The Remarkable Rise of ‘Law and Historical Memory’ in Europe: Theorizing Trends and Prospects in the Recent Literature
Journal of Law and Society, 47 (2), 2020. 325-338.
14 Pages Posted: 19 Jun 2020 Last revised: 23 Jun 2020
Date Written: April 29, 2020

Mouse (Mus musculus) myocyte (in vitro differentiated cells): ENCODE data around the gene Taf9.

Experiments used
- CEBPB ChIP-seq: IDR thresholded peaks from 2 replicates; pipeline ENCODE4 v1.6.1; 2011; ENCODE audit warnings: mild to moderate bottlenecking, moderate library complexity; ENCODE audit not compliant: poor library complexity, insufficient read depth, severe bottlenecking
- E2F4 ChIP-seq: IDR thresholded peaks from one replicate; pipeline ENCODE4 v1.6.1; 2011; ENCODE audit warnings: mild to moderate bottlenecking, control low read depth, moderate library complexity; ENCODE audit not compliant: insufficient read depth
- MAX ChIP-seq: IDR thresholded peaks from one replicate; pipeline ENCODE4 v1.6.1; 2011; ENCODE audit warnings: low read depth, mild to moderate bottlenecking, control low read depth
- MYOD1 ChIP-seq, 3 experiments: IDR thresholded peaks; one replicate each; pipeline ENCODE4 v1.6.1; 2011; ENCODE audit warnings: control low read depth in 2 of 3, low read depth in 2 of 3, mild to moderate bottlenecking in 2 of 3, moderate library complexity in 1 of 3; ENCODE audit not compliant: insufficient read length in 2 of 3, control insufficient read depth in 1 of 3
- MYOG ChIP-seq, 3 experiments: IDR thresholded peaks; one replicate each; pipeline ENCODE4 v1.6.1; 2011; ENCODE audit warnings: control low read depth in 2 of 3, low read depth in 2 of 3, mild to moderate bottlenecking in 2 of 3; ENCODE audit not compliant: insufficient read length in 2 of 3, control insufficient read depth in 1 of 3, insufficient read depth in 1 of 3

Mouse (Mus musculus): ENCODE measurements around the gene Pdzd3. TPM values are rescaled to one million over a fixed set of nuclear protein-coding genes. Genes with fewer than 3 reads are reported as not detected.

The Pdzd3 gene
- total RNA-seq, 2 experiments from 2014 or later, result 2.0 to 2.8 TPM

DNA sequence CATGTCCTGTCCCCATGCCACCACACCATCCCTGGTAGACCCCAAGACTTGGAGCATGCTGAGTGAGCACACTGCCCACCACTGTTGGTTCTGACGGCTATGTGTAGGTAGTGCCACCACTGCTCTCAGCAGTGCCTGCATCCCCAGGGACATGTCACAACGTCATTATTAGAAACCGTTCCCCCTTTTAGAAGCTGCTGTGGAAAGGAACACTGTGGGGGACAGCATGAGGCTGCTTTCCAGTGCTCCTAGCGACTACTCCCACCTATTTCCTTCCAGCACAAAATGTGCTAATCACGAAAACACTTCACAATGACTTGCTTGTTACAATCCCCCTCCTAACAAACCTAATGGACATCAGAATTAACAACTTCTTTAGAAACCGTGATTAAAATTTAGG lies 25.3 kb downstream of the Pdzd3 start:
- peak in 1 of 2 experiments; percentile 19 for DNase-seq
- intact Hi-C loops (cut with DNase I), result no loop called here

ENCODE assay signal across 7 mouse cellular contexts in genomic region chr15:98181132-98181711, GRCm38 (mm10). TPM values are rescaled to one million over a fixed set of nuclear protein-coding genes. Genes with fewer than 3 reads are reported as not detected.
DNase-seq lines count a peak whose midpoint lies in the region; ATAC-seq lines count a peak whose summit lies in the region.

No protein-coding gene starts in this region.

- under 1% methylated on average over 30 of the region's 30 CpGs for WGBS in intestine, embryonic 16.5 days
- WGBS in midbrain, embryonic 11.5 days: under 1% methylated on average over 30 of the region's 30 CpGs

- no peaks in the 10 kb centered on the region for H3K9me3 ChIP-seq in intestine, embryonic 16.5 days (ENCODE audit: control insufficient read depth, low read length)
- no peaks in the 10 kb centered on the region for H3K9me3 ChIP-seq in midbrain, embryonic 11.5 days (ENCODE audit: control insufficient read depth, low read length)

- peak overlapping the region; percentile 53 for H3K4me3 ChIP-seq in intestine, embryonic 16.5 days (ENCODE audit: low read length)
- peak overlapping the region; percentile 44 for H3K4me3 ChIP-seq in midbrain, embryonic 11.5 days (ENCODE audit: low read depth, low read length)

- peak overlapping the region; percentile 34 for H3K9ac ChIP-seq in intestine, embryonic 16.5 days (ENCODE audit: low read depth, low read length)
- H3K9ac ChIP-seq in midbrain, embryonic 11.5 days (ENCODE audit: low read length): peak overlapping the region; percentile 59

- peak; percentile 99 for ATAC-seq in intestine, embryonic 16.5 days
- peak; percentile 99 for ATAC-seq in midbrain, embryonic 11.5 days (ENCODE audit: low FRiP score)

The article reviews the latest literature on law and historical memory and concludes that this area has significantly risen in prominence within recent law and society studies in Europe. This literature has focused on ‘memory laws’ – that is, various legal modes by which states regulate historical memory – and the role of the legal profession in shaping our historical understandings. The blossoming of this scholarship has paralleled the decay of democracy in Europe (emblematic for the recent literature on memory laws in Central and Eastern Europe), the renewed topicality of the European Nazi and communist past (as will be demonstrated through a detailed analysis of two books on the Czechoslovak experience), and the re-emerged interest in the legal framing of Holocaust denialism in comparison to other mass atrocities (the Armenian and Rwandan genocides, the European colonial past, and so on). The authors unpack tendencies and prospects emerging within this scholarship on law and historical memory.
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